We have a suite of microscopes that allow us to examine samples under both transmitted and reflected light at high magnification. The microscopes vary in size from a stereo microscope to hand-held unit with USB connection.

Leica MZ8

Alex Beard with Leica MZ8.

This stereo microscope is frequently used to examine larger samples under incident light.  The microscope is set up with an external set of ringlight and gooseneck lights that makes it possible for us to carefully control the illumination of the sample.  The microscope also has a cable and camera that allows us to capture images using computer software.

Mortar micrograph taken with the Leica MZ8


Leica S6D

This is a smaller stereo microscope that we also use to examine and photograph hand-samples.  Similar to the MZ8, it is set up with incident lighting and camera.


Leica DMRX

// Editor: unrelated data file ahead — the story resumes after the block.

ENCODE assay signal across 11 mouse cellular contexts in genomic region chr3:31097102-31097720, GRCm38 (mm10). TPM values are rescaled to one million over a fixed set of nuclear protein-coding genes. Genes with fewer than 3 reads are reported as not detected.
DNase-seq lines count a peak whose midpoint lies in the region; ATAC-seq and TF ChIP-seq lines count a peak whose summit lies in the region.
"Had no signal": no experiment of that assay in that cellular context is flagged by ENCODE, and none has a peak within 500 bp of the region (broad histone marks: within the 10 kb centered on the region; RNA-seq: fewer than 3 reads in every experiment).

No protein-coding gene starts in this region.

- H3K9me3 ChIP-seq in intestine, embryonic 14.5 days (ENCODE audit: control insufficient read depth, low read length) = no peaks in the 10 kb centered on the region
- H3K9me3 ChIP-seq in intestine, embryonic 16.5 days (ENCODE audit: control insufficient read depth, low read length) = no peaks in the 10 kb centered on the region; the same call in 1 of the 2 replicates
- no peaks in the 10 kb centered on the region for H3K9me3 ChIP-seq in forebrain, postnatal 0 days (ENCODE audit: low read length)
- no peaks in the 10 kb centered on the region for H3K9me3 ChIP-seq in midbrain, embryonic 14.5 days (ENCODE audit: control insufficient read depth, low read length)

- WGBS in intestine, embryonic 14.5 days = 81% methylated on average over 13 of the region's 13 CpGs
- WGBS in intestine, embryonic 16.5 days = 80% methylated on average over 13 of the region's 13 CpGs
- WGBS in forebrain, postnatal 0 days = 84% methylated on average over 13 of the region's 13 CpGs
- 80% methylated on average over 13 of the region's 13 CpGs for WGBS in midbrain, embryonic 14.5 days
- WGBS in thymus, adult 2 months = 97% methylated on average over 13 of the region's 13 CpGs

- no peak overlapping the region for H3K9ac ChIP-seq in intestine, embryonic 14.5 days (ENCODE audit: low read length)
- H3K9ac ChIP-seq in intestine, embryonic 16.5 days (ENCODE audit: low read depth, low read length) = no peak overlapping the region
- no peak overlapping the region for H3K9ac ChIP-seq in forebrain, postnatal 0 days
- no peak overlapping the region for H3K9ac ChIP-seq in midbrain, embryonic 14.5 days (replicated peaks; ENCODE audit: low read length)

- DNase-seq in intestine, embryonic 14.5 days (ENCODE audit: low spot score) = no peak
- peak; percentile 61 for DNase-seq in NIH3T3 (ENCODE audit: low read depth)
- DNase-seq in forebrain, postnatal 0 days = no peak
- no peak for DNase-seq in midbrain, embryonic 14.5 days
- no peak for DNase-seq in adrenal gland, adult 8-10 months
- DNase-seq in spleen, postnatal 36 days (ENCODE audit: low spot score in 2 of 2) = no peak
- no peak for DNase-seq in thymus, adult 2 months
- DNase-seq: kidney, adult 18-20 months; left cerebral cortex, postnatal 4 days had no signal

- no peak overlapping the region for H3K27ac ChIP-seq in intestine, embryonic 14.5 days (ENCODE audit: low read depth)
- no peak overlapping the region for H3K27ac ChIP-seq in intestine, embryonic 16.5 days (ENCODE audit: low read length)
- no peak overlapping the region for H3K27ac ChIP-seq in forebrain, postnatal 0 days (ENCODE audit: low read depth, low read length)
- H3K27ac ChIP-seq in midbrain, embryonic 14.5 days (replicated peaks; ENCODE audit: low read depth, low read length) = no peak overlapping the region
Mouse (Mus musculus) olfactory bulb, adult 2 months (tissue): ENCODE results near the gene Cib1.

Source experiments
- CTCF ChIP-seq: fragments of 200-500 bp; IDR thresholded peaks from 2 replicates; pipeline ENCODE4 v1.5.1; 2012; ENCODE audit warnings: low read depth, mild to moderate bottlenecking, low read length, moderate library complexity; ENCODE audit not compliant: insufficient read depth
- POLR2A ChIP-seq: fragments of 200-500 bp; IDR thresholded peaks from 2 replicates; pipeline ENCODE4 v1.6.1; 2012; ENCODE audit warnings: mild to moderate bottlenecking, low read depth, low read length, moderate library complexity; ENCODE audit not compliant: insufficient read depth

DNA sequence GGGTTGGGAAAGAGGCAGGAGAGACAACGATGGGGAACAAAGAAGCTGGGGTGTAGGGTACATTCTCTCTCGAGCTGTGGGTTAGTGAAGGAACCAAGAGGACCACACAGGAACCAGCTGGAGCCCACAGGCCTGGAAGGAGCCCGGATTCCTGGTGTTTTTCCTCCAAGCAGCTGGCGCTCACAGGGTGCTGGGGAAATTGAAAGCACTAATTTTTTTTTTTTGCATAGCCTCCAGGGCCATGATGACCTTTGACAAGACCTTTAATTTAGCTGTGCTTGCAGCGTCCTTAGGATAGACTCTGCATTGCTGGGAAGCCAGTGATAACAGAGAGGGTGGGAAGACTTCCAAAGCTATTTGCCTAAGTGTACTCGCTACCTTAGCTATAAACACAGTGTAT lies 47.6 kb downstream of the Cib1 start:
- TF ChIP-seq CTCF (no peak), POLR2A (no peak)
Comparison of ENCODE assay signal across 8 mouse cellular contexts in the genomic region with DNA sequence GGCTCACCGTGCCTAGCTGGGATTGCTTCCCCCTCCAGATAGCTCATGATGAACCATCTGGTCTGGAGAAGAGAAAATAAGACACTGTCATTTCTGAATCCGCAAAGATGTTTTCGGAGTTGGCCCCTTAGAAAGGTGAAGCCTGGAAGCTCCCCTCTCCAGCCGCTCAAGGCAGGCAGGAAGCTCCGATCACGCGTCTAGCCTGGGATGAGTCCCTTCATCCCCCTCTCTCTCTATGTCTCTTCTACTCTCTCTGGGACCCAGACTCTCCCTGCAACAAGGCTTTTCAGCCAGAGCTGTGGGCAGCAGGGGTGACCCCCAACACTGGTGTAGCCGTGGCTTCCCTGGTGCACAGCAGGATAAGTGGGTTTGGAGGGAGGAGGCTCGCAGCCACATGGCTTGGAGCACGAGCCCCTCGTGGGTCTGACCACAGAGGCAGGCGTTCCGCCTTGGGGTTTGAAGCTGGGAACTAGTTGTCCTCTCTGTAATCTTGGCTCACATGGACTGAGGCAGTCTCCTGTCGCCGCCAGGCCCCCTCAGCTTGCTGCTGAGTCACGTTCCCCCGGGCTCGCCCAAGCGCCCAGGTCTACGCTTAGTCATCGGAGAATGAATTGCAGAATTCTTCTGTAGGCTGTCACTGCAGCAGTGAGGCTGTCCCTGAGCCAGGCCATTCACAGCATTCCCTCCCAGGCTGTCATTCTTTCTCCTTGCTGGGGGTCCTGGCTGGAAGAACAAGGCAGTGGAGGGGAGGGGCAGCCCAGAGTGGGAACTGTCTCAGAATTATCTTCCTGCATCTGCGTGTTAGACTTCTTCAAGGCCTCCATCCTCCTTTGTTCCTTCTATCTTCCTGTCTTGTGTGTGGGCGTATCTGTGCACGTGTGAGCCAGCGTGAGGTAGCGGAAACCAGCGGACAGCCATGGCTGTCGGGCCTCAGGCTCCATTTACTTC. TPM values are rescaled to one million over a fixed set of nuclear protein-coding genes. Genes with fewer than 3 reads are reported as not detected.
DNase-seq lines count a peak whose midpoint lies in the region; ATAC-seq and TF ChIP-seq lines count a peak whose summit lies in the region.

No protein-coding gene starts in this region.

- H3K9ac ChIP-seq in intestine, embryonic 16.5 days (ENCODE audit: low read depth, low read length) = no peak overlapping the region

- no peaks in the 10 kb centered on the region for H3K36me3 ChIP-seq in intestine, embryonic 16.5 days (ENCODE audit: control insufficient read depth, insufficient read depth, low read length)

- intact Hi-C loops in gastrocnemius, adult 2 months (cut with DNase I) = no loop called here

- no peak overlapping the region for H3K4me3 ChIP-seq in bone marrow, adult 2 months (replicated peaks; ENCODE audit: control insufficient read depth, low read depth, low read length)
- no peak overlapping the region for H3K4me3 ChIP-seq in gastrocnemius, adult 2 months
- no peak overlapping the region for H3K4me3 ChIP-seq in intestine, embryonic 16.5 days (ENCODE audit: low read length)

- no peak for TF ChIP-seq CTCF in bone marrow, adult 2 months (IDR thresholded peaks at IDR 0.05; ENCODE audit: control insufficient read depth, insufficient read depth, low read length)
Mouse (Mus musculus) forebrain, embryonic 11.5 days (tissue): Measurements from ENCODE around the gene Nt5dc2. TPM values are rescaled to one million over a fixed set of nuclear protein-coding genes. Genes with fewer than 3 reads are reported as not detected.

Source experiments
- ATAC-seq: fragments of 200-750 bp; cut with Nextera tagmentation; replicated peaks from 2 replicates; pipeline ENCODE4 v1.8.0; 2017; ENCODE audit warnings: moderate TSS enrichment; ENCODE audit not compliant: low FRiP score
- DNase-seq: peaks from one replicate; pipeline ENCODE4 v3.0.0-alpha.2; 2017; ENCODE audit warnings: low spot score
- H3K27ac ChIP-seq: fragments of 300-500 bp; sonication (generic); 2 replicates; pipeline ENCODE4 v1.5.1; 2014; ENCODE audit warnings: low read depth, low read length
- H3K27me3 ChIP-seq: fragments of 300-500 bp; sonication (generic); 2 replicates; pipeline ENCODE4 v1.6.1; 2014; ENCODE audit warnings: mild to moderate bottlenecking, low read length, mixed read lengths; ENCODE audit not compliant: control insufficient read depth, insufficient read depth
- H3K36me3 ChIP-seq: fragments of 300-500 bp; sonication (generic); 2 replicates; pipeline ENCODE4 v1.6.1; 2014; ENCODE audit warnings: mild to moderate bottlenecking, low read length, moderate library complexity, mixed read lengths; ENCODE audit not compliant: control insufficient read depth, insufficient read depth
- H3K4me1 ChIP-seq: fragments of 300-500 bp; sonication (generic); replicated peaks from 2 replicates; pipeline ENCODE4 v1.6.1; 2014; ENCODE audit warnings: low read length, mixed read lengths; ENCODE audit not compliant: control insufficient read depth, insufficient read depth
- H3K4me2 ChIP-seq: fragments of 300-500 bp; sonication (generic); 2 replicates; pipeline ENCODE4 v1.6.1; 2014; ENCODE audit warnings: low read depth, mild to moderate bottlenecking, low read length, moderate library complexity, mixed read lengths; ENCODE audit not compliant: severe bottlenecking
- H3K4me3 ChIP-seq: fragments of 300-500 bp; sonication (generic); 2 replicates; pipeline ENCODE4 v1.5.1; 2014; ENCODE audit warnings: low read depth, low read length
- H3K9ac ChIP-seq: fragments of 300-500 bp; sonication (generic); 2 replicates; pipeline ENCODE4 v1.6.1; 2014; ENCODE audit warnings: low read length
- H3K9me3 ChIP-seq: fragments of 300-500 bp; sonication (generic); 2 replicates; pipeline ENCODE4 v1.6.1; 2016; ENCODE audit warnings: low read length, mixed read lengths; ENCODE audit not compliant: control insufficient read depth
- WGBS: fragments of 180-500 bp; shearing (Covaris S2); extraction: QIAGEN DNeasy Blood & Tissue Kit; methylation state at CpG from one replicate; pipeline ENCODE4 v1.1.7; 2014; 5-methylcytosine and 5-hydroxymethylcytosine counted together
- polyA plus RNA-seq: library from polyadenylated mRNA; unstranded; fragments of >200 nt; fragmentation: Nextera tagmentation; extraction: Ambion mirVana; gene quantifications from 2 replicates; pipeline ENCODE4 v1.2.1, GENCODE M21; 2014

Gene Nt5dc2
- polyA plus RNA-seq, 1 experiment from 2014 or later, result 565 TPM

This is our modular research microscope, which has the greatest amount of application flexibility.  It has a series of light filters, including for certain UV wavelengths, and complete control of polarization.

Kristen George analyzing an oiled stone sample with the Leica DMRX.


Leica DM750P

Suzana Radivojevic teaching a wood identification workshop using the Leica DM750P microscopes.

NCPTT invested in a set of eleven Leica DM750P petrographic microscopes in order to teach a range of microscopy workshops including wood identification, ceramic petrography, and fiber identification.  One of the microscopes has a camera accessory that makes it possible to show demonstrations on a large screen and capture images.

Wood cross section image taken with the Leica DM750P



This is a small, handheld microscope that can be connected to a computer.  The major advantage of this microscope is that it is highly portable and can be used on almost any surface.


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National Center for Preservation Technology and Training
645 University Parkway
Natchitoches, LA 71457

Email: ncptt[at]nps.gov
Phone: (318) 356-7444
Fax: (318) 356-9119